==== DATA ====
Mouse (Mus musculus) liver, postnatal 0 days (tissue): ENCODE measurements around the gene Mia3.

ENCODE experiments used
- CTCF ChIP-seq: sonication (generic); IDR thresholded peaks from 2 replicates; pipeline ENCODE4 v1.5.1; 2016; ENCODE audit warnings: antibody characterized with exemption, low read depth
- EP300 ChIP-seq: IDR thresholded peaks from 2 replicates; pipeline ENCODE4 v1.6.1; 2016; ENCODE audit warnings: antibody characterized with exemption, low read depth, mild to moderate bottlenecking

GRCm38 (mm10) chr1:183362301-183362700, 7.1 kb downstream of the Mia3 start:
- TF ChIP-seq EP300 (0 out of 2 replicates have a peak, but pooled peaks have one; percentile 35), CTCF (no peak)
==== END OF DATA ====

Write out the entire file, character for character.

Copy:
Mouse (Mus musculus) liver, postnatal 0 days (tissue): ENCODE measurements around the gene Mia3.

ENCODE experiments used
- CTCF ChIP-seq: sonication (generic); IDR thresholded peaks from 2 replicates; pipeline ENCODE4 v1.5.1; 2016; ENCODE audit warnings: antibody characterized with exemption, low read depth
- EP300 ChIP-seq: IDR thresholded peaks from 2 replicates; pipeline ENCODE4 v1.6.1; 2016; ENCODE audit warnings: antibody characterized with exemption, low read depth, mild to moderate bottlenecking

GRCm38 (mm10) chr1:183362301-183362700, 7.1 kb downstream of the Mia3 start:
- TF ChIP-seq EP300 (0 out of 2 replicates have a peak, but pooled peaks have one; percentile 35), CTCF (no peak)